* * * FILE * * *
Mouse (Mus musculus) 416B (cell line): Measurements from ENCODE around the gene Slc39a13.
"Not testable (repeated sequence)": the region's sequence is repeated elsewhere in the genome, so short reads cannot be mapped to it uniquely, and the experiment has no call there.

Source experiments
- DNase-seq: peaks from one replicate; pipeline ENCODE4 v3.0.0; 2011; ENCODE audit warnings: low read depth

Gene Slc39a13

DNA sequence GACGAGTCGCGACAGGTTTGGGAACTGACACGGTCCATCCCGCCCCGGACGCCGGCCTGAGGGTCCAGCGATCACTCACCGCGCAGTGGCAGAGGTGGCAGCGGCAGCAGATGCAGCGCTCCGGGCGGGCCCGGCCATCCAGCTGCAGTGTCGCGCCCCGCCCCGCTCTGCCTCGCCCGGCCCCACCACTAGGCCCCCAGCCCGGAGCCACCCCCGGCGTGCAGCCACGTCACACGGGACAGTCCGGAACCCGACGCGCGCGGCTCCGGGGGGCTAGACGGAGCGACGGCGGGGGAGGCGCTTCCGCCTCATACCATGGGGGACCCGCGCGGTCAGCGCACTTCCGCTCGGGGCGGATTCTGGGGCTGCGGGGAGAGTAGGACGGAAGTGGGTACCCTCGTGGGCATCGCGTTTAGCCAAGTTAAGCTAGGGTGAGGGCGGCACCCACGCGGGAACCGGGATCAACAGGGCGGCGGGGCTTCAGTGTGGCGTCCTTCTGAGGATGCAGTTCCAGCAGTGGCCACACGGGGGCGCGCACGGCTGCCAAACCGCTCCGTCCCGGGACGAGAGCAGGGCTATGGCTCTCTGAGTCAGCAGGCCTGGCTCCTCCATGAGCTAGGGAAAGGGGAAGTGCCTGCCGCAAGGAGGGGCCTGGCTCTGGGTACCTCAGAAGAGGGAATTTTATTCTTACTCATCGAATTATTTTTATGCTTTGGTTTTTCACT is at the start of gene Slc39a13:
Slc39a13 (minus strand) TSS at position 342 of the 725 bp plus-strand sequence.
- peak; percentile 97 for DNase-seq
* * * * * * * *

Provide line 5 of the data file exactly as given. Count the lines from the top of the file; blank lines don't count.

Gene Slc39a13